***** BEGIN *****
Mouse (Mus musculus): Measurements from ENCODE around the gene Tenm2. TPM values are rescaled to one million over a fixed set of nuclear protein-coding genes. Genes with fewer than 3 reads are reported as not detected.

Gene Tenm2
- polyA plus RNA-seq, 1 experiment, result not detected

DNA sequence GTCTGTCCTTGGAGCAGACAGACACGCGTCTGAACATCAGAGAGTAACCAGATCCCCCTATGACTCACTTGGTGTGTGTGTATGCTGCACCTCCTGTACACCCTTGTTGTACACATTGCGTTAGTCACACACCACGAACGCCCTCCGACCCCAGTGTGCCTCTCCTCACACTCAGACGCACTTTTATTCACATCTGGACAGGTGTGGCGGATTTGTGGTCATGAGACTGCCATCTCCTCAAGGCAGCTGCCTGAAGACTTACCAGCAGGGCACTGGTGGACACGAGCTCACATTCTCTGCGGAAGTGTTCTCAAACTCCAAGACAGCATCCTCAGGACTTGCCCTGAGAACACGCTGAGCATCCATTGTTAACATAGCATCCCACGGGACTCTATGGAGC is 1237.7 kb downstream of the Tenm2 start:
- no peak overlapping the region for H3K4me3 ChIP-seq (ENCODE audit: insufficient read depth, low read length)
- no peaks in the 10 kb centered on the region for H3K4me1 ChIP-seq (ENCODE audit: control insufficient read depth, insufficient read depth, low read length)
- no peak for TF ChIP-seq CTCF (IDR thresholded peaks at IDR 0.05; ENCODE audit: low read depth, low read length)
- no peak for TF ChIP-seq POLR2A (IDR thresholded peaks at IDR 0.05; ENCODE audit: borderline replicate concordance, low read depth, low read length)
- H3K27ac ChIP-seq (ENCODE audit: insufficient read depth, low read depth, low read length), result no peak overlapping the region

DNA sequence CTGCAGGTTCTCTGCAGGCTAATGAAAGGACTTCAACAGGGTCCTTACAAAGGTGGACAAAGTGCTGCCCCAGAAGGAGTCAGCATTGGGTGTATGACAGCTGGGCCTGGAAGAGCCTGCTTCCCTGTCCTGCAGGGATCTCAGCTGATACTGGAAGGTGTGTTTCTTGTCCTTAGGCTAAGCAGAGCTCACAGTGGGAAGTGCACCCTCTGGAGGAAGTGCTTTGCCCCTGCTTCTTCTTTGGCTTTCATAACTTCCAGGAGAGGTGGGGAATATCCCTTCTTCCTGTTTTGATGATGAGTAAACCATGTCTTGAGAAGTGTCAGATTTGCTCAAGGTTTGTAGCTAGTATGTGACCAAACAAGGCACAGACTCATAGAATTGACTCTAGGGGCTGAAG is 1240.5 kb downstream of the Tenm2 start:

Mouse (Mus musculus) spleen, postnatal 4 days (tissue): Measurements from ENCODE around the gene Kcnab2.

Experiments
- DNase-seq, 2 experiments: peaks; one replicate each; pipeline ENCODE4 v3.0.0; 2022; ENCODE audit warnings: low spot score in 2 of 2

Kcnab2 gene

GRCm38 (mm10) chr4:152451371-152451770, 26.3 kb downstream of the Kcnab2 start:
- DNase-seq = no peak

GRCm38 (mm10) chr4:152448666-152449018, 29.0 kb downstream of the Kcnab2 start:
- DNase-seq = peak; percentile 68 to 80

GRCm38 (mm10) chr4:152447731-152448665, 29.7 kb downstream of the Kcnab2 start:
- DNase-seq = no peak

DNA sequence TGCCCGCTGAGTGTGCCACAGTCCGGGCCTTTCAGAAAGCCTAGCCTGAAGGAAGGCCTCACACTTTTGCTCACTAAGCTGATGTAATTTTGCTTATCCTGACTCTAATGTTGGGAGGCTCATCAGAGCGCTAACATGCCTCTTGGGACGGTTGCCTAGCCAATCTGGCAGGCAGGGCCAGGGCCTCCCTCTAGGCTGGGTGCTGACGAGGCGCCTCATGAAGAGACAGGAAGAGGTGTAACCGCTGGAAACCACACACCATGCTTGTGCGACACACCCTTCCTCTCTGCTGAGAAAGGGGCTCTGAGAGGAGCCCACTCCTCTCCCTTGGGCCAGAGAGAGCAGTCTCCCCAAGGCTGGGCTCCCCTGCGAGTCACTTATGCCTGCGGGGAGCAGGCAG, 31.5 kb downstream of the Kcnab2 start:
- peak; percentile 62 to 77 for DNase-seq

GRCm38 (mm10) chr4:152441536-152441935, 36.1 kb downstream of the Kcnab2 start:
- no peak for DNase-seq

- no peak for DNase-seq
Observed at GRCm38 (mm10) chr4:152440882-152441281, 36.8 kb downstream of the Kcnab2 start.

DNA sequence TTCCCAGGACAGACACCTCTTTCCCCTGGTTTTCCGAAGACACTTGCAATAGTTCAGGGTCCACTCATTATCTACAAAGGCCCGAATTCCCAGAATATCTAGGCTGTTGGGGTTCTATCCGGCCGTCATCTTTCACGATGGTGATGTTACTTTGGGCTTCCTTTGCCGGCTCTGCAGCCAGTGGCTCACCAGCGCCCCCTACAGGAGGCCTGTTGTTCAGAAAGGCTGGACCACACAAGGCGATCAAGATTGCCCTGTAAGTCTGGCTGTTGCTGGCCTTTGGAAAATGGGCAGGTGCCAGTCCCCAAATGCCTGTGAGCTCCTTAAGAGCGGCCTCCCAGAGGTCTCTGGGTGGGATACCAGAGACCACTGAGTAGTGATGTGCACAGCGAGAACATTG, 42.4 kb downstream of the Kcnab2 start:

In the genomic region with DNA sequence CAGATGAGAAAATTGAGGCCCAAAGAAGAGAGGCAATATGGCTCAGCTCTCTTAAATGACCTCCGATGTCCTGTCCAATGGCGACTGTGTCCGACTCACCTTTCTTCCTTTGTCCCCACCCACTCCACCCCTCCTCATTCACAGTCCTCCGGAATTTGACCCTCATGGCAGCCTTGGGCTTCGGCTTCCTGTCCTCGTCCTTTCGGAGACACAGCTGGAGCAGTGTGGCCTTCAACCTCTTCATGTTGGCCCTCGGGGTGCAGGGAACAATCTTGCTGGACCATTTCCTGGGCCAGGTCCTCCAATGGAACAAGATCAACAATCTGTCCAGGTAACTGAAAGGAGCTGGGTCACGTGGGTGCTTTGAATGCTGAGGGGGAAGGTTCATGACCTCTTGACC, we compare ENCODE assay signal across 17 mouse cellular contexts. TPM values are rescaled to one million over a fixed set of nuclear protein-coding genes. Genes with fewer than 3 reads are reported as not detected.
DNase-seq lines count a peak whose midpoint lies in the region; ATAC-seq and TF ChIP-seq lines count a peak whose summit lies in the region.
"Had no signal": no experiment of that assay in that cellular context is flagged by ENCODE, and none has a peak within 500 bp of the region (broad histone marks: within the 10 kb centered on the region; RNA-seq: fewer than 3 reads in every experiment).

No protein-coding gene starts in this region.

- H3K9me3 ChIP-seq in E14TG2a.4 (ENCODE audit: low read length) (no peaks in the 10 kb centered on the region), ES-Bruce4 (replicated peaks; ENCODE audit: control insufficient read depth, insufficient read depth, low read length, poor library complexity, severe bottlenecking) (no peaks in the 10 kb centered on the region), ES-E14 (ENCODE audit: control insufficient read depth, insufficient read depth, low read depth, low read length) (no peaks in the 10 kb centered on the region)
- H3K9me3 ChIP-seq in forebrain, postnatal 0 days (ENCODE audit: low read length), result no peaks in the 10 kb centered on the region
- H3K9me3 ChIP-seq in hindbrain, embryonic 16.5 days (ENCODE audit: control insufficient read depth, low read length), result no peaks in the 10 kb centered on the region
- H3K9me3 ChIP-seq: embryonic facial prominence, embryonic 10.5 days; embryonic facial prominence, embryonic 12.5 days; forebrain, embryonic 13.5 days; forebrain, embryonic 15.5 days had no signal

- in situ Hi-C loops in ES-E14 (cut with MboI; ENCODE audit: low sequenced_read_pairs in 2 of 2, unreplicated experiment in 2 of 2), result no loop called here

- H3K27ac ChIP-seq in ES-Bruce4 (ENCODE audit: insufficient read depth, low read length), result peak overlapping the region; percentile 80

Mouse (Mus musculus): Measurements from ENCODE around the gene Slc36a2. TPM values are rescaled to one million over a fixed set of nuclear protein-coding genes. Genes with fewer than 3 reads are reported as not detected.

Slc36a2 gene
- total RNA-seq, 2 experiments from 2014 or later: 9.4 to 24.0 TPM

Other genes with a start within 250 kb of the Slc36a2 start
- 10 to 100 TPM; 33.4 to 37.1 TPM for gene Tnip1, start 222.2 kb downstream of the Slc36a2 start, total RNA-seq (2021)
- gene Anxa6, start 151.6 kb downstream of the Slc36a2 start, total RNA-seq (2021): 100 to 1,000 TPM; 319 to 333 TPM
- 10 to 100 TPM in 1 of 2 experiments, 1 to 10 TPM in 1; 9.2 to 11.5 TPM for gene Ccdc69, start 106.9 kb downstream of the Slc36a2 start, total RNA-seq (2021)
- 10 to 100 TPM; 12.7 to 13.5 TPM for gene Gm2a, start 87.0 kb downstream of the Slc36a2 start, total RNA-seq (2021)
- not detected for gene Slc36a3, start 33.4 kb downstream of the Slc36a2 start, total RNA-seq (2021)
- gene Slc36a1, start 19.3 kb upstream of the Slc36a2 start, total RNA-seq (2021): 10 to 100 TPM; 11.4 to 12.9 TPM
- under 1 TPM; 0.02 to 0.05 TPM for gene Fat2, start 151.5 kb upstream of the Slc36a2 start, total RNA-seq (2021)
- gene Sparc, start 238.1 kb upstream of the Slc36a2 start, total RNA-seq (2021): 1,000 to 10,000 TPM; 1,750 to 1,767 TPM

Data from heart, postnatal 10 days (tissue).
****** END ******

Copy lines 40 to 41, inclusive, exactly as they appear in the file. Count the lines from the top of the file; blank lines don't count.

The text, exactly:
- total RNA-seq, 2 experiments from 2014 or later: 9.4 to 24.0 TPM

Other genes with a start within 250 kb of the Slc36a2 start